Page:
Follow the Play to Serve

When I played basketball in high school, we practiced every day that we didn’t have a game. Each time, we practiced the plays that we had, so we could use them together as a team in the game. Well, one day while practicing, one of the players decided to launch up a three-pointer that was a thing of beauty. First of all, the three-pointer was a new thing in high school in Massachusetts in those days. Second, the form of the jump shot was like a work of art – the perfect form. Poetry in motion. And third, the shot hit nothing but net. That means it went right through the hoop without even touching the rim. It was a perfect shot.

As the coach stopped the practice, all us players were paused in admiration at this amazing shot from outside the 3-point line. The coach turned to the player and said, “That was a great shot!

But that’s not the play!”

I think the kid must have been following his impulses in the moment. It probably felt great for him. But, in the end, it wasn’t good for the team. Why? Because the team can do the great things a team can do when it works with the play that the coach puts in.

That’s the difference between someone who comes to be served, and someone who comes to serve. Someone who does their own thing to satisfy their needs, and someone who serves the team by following the play.

Back in those years I went to a basketball camp up in Maine. Boston kids like me go up there thinking they’re all that and a bag of chips. And then they see the Maine kids play, and their outlook changes a bit.

One school had their whole team their with their coach. The coach called out the 5 best defenders in the entire camp. Some of these guys were All-Scholastic caliber from Boston. But they never played together before. Then, the Maine coach got his team out on the court, and directed them to start their play. He said, “Make 10 passes, then a layup.” What!? Who can do that? So, they started: the ball got passed left, right, center, all over, with players running here and there. Not much dribbling at all, just back and forth, back and forth. And then, unbelievable, after the tenth pass, a player had an easy layup for a basket. My jaw dropped.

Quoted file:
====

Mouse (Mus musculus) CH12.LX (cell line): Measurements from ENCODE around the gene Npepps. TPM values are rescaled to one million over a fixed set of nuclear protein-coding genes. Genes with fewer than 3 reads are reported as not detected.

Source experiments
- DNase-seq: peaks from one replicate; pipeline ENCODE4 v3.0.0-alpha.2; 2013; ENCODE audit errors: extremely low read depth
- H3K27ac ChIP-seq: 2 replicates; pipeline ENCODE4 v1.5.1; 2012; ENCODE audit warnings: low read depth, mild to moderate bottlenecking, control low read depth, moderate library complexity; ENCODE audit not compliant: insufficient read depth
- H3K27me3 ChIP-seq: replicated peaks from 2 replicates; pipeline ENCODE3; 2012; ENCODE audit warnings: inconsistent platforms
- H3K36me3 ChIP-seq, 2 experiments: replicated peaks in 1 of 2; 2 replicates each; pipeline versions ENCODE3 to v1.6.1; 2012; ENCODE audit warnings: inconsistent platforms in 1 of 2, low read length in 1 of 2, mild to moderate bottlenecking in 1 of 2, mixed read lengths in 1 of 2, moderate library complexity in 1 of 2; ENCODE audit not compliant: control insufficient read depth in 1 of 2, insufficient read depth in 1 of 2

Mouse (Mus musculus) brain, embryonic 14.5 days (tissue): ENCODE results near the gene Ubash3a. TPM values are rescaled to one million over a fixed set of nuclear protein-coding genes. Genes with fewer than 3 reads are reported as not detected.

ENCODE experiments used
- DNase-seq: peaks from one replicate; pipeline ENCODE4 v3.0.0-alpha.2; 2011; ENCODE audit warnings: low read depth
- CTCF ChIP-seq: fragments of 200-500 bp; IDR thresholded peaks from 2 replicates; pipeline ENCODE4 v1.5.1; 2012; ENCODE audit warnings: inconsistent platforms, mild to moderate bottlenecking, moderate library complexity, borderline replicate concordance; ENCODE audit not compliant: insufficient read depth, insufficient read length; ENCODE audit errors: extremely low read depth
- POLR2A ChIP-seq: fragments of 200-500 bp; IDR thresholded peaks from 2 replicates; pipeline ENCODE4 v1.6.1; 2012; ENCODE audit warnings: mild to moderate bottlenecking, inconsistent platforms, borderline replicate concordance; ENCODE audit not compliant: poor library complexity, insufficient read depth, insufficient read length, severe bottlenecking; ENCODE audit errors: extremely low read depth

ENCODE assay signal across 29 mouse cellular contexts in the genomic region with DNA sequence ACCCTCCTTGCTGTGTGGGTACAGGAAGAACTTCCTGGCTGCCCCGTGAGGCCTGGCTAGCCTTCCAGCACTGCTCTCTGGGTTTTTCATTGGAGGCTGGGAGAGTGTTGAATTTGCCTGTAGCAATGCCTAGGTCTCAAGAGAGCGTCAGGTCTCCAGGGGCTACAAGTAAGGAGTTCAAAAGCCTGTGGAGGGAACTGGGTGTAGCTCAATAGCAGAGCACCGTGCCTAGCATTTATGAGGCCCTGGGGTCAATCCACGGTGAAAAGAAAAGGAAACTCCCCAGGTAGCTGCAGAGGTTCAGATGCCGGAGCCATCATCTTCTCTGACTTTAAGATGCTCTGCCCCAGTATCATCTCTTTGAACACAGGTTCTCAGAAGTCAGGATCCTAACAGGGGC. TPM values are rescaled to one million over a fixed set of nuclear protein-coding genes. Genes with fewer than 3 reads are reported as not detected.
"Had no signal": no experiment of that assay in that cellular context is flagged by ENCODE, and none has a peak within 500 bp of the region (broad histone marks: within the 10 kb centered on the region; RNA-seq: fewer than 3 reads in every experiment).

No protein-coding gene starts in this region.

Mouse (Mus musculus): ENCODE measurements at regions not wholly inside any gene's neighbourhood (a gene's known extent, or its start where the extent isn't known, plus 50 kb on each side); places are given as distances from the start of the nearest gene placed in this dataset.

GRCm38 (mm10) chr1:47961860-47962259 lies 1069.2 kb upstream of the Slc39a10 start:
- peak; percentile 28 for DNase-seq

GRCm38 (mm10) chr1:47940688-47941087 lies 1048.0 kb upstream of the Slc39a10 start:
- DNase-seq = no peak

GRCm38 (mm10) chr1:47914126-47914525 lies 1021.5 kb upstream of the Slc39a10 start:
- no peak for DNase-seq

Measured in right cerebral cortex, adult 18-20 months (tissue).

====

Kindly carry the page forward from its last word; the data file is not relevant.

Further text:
That was the power of a team with a play.

When James and John ask Jesus to be on his left and right, that’s a fantastic shot. What a great image, to have the two most faithful “servants” at his side when it’s all said and done. And Jesus tells them that, although that sounds really wonderful and they’ve taken a great shot, it’s not for him to decided. It’s up to the Father. That’s not the play.

Jesus is always following the Father’s play. He doesn’t give in to impulses that make him feel good and admired. He’s not looking for validation and pleasure for himself. Because he knows that the play makes a team, and a team can do great things for everyone involved.

Because he’s a servant.

Prayer and scripture and good spiritual guidance, these things give us access to the keys to serving. Because they open us up to listening to God and discovering and following His play. They help us get beyond ourselves, beyond our impulses to do something great ourselves. To go from looking to be served, to serving.

Then, everyone can do great things.

“to sit at my right or at my left is not mine to give but is for those for whom it has been prepared… whoever wishes to be first among you will be the slave of all. For the Son of Man did not come to be served but to serve and to give his life as a ransom for many.” (Mk 10:40,44-45)

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